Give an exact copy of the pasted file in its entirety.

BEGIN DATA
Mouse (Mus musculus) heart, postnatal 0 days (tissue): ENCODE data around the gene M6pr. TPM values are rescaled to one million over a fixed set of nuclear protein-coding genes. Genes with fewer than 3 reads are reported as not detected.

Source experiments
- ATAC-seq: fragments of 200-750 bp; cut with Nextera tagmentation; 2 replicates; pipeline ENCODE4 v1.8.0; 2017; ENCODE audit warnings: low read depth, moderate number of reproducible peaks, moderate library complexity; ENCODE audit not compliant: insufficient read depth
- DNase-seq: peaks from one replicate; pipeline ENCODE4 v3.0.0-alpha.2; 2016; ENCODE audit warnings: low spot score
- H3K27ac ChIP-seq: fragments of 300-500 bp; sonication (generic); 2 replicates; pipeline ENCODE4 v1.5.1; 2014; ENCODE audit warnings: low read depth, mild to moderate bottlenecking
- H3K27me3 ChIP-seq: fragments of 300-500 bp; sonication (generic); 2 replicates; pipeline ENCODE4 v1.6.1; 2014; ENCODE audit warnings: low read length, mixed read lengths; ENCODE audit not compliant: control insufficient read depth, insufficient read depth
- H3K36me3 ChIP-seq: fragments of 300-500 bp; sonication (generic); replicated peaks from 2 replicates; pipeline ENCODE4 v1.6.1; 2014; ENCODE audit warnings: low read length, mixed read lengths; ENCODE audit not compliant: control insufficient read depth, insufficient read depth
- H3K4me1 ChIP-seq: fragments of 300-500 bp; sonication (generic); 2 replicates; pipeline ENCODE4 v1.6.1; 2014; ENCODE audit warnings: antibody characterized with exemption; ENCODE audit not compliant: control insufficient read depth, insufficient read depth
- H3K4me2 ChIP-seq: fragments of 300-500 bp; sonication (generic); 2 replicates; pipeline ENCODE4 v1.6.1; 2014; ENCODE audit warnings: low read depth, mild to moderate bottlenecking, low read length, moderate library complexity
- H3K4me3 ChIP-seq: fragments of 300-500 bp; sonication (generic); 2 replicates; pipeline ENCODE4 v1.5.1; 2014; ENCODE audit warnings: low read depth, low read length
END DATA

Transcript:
Mouse (Mus musculus) heart, postnatal 0 days (tissue): ENCODE data around the gene M6pr. TPM values are rescaled to one million over a fixed set of nuclear protein-coding genes. Genes with fewer than 3 reads are reported as not detected.

Source experiments
- ATAC-seq: fragments of 200-750 bp; cut with Nextera tagmentation; 2 replicates; pipeline ENCODE4 v1.8.0; 2017; ENCODE audit warnings: low read depth, moderate number of reproducible peaks, moderate library complexity; ENCODE audit not compliant: insufficient read depth
- DNase-seq: peaks from one replicate; pipeline ENCODE4 v3.0.0-alpha.2; 2016; ENCODE audit warnings: low spot score
- H3K27ac ChIP-seq: fragments of 300-500 bp; sonication (generic); 2 replicates; pipeline ENCODE4 v1.5.1; 2014; ENCODE audit warnings: low read depth, mild to moderate bottlenecking
- H3K27me3 ChIP-seq: fragments of 300-500 bp; sonication (generic); 2 replicates; pipeline ENCODE4 v1.6.1; 2014; ENCODE audit warnings: low read length, mixed read lengths; ENCODE audit not compliant: control insufficient read depth, insufficient read depth
- H3K36me3 ChIP-seq: fragments of 300-500 bp; sonication (generic); replicated peaks from 2 replicates; pipeline ENCODE4 v1.6.1; 2014; ENCODE audit warnings: low read length, mixed read lengths; ENCODE audit not compliant: control insufficient read depth, insufficient read depth
- H3K4me1 ChIP-seq: fragments of 300-500 bp; sonication (generic); 2 replicates; pipeline ENCODE4 v1.6.1; 2014; ENCODE audit warnings: antibody characterized with exemption; ENCODE audit not compliant: control insufficient read depth, insufficient read depth
- H3K4me2 ChIP-seq: fragments of 300-500 bp; sonication (generic); 2 replicates; pipeline ENCODE4 v1.6.1; 2014; ENCODE audit warnings: low read depth, mild to moderate bottlenecking, low read length, moderate library complexity
- H3K4me3 ChIP-seq: fragments of 300-500 bp; sonication (generic); 2 replicates; pipeline ENCODE4 v1.5.1; 2014; ENCODE audit warnings: low read depth, low read length